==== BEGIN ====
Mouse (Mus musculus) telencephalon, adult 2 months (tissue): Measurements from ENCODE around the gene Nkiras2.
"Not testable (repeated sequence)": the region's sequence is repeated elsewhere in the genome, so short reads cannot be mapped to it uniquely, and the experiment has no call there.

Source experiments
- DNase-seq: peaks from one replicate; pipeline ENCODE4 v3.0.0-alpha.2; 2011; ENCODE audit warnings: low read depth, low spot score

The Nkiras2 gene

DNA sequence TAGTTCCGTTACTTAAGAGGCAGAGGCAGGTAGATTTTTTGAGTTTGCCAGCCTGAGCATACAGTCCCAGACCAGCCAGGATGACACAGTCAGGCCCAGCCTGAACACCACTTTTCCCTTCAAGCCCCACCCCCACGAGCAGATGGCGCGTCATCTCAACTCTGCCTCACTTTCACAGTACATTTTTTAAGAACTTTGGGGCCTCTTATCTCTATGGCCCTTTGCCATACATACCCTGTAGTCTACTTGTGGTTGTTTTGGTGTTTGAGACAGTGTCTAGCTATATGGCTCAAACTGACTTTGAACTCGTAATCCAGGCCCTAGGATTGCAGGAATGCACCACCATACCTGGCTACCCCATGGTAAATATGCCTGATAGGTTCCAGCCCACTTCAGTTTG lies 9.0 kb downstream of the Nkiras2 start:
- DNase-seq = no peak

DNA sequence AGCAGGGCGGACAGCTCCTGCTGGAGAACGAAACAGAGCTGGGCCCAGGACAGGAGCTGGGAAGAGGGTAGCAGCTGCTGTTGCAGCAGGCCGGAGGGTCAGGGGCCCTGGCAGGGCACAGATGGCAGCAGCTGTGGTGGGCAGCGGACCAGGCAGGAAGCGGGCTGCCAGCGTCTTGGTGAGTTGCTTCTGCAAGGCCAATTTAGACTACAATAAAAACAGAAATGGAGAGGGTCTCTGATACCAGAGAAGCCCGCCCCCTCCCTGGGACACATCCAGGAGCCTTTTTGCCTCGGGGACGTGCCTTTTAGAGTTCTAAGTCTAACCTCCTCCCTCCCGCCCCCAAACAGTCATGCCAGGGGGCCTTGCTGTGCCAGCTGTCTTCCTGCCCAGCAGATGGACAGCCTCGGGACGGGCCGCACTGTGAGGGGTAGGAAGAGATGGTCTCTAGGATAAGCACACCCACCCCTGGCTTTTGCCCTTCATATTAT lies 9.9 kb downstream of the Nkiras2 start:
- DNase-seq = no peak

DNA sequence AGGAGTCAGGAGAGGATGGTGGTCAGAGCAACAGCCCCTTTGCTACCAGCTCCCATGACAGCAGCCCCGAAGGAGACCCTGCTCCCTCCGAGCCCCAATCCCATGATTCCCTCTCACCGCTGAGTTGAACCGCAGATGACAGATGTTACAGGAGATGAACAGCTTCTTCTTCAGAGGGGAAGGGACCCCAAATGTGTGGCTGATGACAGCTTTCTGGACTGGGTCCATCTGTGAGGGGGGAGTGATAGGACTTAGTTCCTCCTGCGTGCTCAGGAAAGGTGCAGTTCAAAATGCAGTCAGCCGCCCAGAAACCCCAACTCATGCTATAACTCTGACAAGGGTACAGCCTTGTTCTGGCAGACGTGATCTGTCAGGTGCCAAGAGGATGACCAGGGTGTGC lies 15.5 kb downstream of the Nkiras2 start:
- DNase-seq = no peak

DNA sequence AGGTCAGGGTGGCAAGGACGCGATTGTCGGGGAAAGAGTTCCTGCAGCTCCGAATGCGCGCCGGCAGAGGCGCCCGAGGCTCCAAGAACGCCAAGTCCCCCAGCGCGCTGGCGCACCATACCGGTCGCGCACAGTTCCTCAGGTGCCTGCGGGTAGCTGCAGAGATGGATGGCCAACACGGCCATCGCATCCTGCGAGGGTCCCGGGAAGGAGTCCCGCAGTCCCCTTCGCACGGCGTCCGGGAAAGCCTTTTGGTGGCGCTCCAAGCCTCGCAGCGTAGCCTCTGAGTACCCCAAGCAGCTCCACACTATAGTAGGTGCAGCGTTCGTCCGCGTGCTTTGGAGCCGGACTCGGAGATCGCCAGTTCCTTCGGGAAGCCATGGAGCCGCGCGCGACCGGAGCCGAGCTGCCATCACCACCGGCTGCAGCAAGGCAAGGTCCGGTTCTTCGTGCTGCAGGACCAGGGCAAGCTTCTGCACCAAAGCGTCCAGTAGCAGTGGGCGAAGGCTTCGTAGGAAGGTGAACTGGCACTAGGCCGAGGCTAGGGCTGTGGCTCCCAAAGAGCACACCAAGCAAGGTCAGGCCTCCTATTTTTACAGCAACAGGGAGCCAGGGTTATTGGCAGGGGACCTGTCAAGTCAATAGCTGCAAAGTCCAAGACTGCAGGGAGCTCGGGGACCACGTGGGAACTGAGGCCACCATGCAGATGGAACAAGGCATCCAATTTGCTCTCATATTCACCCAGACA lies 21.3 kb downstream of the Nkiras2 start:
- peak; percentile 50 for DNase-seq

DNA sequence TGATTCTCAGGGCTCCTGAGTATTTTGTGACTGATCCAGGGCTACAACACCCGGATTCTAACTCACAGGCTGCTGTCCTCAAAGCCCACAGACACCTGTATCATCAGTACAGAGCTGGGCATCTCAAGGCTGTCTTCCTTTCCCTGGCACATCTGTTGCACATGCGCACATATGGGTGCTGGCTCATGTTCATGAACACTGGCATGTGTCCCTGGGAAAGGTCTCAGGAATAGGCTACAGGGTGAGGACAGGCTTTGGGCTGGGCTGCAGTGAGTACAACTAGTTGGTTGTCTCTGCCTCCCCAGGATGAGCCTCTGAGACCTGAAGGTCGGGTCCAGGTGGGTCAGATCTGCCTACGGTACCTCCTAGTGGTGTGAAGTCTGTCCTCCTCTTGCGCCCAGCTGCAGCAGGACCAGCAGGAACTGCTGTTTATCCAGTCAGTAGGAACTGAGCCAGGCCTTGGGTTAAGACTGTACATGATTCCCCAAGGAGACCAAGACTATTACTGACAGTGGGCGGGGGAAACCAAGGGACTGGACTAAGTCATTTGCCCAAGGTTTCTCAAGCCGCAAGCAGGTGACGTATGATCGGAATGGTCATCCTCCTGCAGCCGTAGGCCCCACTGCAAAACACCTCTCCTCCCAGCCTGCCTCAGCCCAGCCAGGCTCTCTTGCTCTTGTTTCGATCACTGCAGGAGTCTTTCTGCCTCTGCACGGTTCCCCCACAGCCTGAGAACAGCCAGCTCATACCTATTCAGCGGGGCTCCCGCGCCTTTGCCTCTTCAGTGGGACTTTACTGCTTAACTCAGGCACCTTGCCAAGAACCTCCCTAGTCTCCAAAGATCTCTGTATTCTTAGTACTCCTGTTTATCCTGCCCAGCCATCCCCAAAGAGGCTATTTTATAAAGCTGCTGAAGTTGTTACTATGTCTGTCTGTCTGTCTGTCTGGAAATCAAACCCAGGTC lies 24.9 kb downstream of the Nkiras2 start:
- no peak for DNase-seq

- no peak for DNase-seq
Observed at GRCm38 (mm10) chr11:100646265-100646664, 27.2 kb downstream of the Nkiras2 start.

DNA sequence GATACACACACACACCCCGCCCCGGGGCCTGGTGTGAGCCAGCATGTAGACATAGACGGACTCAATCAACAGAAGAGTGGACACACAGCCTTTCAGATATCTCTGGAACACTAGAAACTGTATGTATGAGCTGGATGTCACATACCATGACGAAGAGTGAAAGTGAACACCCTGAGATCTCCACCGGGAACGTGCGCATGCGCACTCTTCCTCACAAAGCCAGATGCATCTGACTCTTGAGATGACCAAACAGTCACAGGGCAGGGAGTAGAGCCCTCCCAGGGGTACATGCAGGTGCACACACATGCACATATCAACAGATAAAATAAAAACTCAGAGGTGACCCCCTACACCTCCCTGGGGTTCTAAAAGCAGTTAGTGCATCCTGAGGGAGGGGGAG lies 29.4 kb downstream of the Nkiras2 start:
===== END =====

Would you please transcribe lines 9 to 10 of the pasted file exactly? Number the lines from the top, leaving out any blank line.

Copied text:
- DNase-seq = no peak

DNA sequence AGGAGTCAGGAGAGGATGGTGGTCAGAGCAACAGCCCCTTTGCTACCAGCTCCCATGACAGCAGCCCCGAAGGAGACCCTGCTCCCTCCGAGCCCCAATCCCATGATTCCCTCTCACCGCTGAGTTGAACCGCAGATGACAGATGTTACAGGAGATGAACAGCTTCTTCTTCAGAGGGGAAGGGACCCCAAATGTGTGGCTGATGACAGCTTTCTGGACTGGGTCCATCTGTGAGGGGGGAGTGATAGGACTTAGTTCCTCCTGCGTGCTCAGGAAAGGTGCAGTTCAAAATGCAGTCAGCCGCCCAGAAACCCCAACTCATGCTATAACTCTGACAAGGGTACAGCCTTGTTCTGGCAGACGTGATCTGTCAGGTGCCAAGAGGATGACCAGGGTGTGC lies 15.5 kb downstream of the Nkiras2 start: